Blockchain’s claim to fame is Bitcoin. While it may be its most well-known application, the interest over the technology continues to expand as countries like Switzerland and Hong Kong are getting on board.
Blockchain offers a multitude of applications across industries, and its immutable and decentralized nature that make it virtually robust poses great advantage in handling a significant amount of data during nationwide elections. In fact, the Swiss tax haven of Zug is currently working on using blockchain to log votes. The Zug municipality is not just keen to become a blockchain capital; it is also among the first administrations to express interest to usher in blockchain-based voting.
The municipality completed its first trial, which involved people voting via their smartphones and the town’s new electronic ID system. The trial was completed last June 25.
“The premiere was a success,” Fortune quoted Zug communications chief Dieter Müller told the Swiss News Agency. There were not as many participants but those who took part found the entire process easy. Technical analysis of how the trial went will come next as this is the most common issue with electronic voting. The Holy Grail for electronic voting will be a system to allow auditing but will still preserve the anonymity of individuals. Some believe that blockchain might just be the right answer.
Hong Kong wants to be international blockchain hub
Hong Kong’s Securities and Futures Commission (SFC) said in their annual report that they intend to watch cryptocurrencies and Initial Coin Offerings (ICO) closely. The watchdog also noted that the new technology brings in risks so they plan to intervene if necessary. While the SFC has taken steps to create more defined policies against ICOs and local cryptos – warning people about the possible risks – Hong Kong has also continued on nurturing financial, cross-border initiatives based on blockchain. In fact, the region has been steadily gaining reputation as an international blockchain hub.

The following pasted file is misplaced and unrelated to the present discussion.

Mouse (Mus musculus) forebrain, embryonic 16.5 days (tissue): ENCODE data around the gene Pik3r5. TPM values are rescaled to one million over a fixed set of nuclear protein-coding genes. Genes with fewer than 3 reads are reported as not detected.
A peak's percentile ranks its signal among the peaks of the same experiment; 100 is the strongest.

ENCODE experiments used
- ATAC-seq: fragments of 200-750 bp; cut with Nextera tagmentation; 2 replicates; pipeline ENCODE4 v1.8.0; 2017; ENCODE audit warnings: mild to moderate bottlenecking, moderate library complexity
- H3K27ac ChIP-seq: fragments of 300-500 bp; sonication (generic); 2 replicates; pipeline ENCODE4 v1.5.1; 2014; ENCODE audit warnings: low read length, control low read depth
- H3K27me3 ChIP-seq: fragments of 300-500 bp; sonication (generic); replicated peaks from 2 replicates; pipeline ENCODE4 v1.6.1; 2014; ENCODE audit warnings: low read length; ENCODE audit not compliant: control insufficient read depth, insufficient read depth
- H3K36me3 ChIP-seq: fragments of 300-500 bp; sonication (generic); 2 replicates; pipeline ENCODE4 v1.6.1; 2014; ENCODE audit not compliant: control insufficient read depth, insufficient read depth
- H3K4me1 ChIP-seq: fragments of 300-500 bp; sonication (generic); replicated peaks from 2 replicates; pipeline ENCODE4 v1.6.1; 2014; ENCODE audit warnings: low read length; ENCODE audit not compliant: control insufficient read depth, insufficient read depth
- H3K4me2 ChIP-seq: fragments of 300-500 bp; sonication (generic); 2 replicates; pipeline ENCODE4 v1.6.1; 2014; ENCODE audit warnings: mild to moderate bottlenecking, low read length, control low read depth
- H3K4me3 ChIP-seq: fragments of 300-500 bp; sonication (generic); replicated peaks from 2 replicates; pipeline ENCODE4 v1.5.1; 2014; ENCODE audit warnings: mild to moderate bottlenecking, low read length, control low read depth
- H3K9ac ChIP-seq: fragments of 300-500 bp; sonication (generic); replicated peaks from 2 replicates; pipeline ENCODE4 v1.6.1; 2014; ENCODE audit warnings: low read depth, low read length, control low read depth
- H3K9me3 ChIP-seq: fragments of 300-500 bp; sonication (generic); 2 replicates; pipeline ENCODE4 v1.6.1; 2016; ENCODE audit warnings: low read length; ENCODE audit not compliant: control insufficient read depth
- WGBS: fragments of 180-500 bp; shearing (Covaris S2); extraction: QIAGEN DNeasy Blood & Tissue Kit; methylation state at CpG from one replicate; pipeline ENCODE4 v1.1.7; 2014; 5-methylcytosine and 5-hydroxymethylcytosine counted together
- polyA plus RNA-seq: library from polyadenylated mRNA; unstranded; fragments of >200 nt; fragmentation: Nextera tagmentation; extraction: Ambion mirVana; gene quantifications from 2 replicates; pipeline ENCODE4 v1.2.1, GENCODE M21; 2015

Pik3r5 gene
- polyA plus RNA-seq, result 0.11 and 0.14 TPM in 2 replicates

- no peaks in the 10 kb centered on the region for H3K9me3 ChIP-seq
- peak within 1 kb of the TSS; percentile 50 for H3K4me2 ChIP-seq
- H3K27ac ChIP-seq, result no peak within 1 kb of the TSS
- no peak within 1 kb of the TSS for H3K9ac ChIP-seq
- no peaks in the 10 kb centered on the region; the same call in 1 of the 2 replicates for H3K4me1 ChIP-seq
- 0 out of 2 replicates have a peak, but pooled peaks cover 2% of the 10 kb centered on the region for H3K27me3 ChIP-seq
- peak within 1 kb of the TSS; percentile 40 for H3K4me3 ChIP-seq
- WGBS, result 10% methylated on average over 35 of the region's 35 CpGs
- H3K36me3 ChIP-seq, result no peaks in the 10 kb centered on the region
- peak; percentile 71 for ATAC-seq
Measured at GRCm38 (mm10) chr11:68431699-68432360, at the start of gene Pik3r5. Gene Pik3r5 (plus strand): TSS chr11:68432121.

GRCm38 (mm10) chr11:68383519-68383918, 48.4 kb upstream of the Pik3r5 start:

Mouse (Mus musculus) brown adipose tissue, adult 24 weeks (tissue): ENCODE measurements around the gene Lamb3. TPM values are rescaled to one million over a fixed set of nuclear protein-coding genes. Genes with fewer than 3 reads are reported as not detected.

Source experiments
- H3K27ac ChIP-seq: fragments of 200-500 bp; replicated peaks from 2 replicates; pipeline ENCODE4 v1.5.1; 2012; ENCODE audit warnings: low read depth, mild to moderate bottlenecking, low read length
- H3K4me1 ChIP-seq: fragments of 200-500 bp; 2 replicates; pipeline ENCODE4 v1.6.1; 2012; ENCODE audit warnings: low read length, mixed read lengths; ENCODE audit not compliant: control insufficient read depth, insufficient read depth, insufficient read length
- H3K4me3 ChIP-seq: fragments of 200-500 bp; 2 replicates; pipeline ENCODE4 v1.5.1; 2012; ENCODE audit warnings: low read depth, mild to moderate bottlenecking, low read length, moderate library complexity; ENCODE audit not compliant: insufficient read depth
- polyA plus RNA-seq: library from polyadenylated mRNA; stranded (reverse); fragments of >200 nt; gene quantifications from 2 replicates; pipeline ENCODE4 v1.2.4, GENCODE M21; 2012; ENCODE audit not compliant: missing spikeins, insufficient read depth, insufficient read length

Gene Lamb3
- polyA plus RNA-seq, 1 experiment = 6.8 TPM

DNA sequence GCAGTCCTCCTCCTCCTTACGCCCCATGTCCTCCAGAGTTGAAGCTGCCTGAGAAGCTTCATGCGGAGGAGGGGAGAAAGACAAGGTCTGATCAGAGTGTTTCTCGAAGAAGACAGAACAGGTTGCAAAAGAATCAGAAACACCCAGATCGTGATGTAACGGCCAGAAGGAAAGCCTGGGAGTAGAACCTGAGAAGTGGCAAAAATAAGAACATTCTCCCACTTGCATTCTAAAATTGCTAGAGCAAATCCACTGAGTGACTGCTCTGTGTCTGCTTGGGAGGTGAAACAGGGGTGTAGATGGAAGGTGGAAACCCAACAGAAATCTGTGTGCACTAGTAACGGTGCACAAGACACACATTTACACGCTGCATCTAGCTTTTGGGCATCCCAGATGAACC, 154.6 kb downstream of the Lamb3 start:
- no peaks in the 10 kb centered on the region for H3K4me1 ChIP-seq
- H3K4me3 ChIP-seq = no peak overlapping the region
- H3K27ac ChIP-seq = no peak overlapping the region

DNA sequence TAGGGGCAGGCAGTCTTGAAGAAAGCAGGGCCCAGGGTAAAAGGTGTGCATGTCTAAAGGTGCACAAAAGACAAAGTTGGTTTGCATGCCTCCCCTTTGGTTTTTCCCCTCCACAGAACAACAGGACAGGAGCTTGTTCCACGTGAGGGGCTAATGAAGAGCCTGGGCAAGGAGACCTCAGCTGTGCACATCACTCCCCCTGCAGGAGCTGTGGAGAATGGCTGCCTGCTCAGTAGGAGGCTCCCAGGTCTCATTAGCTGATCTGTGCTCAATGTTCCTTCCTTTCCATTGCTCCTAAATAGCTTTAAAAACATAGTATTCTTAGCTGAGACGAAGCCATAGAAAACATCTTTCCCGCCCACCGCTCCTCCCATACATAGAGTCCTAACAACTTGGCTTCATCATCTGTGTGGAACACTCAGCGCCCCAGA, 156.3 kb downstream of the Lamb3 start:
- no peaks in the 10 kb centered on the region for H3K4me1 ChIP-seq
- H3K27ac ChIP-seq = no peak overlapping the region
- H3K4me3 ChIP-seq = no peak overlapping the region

As an autonomous territory of China, Hong Kong operates with a separate political system that also extends to its local economy. This means the city does not approach crypto in the same way that China does. Several crypto-related businesses moved to the region after the Chinese crackdown. It was around the same time in September 2017 that Hong Kong expressed support for blockchain. It has a relatively friendlier position towards the technology when compared to China.
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